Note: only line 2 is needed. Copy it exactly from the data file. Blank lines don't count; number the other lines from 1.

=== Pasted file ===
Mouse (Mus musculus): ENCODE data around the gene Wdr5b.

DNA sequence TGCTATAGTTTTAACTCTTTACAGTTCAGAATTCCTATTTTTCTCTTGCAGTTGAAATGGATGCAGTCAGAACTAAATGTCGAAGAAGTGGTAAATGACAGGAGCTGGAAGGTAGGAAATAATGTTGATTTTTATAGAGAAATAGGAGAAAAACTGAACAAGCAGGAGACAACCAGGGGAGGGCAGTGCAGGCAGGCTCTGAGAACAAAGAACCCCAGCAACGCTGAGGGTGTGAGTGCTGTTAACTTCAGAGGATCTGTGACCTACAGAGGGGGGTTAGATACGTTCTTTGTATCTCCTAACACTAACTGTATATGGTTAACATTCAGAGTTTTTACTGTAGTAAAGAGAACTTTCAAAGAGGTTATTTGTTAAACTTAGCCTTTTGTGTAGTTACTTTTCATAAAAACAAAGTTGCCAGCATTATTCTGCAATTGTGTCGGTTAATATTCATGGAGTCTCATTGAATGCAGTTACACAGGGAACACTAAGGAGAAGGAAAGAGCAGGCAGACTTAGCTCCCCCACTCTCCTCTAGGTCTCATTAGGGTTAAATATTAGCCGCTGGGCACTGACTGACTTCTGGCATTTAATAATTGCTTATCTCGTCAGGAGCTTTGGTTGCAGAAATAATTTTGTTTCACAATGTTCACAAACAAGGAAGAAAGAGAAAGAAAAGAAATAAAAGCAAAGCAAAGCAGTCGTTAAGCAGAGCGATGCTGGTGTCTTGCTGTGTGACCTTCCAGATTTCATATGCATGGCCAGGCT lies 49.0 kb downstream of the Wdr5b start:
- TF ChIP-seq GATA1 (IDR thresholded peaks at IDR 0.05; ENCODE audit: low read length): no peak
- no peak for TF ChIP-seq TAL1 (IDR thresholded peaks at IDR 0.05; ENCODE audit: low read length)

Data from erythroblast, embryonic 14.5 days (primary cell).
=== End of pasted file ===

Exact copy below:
DNA sequence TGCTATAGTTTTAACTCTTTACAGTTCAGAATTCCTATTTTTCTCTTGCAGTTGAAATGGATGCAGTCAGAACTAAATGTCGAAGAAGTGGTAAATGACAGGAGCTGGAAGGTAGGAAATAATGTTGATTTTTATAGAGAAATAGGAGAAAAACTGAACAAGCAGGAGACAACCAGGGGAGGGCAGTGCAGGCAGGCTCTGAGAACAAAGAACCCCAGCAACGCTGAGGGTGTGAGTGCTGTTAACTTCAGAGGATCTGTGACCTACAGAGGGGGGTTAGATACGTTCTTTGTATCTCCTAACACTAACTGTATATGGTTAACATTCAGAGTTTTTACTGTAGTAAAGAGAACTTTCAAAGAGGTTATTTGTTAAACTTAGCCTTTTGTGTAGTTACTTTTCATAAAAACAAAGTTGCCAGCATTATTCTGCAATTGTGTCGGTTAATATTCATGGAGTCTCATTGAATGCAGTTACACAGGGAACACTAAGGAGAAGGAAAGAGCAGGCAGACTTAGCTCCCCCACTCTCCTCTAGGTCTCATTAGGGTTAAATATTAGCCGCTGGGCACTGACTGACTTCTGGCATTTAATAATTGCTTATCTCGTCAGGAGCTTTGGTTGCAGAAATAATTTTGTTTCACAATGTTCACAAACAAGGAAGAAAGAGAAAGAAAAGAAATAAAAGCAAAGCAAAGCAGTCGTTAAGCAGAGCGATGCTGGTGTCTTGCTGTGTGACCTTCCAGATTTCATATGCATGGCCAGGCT lies 49.0 kb downstream of the Wdr5b start: